Take the 2-minute tour ×
Stack Overflow is a question and answer site for professional and enthusiast programmers. It's 100% free, no registration required.

A bit of a mystery. I have a viewmodel with a Year property:

public class TradeSpendingSalesViewModel
{       
    public string ProductCode { get; set; }
    public IEnumerable<SelectListItem> AllowTypeSelect { get; set; }
    public string AllowType { get; set; }
    public IEnumerable<SelectListItem> YearsSelect { get; set; }
    public int Year { get; set; }
}

If I post an empty viewmodel to my controller:

[HttpPost]
public ActionResult Index(TradeSpendingSalesViewModel vm)
{
    var allErrors = ModelState.Values.SelectMany(v => v.Errors);
    foreach (var e in allErrors)
    {
        Response.Write(e.ErrorMessage);
    }
}

Then I get a single error with a message of: "The Year field is required."

Since I haven't annotated the viewmodel Year field with the Required attribute, I'm unclear why this error is being generated.

Any ideas?

share|improve this question

2 Answers 2

up vote 7 down vote accepted

My first guess would be that it is throwing an exception that you're not setting year and it's null? if you made year a Nullable<int> does it not throw the required message?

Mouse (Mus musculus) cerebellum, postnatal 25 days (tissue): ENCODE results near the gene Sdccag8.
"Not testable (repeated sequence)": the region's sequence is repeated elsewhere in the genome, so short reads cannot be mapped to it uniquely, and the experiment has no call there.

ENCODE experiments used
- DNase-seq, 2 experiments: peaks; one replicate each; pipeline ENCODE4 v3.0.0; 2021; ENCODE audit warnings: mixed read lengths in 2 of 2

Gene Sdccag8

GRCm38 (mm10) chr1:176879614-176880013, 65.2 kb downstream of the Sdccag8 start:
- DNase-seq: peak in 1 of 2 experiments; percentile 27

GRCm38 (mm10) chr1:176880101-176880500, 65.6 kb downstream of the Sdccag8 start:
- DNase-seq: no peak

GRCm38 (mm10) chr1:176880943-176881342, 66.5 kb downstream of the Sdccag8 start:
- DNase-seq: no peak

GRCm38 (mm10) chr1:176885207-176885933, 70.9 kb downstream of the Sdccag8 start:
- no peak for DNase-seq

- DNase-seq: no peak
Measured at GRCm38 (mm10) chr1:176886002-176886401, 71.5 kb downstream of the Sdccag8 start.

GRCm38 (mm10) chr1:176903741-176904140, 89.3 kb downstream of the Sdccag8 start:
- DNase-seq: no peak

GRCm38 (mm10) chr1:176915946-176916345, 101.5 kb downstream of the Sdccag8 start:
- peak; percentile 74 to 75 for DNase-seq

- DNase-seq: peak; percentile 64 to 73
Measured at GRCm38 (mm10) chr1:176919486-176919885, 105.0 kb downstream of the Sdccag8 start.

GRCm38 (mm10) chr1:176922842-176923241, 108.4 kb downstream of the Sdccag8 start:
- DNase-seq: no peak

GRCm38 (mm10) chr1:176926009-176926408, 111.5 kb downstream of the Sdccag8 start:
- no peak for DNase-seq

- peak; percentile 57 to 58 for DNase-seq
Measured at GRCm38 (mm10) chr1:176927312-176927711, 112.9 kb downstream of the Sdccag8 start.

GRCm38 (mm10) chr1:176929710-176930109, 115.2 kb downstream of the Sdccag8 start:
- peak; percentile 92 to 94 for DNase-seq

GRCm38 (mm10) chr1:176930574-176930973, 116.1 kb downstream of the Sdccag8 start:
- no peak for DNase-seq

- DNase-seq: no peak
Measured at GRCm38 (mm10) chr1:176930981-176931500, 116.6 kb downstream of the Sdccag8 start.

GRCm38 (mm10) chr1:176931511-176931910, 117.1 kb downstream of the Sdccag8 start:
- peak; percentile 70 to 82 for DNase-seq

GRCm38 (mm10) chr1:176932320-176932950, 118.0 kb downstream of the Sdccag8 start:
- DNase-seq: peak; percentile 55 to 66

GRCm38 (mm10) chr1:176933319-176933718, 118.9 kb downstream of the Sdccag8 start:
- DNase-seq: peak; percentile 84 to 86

I still wouldn't expect it to be required, it's a shot in the dark

share|improve this answer
    
Bang on, sir, exactly right. –  Mister Epic Mar 26 '13 at 18:08

ValueTypes by default are implicitly marked as Required in mvc. This was done for purpose, actually, because they by difinition are non-nullable.

I suggest you to set Year as int?, otherwise, if it's not correct in your case, you may change to false

DataAnnotationsModelValidatorProvider.AddImplicitRequiredAttributeForValueTypes

in Global.asax.cs.

share|improve this answer
1  
you verified my thoughts from my answer above... +1 for you :) –  Anthony Shaw Mar 26 '13 at 17:44
1  
Non-Nullable Values are REQUIRED always. If you want to have a non-required Integer value you have to set it as nullable. –  TheBigCheese Mar 26 '13 at 17:48

Your Answer

 
discard

By posting your answer, you agree to the privacy policy and terms of service.

Not the answer you're looking for? Browse other questions tagged or ask your own question.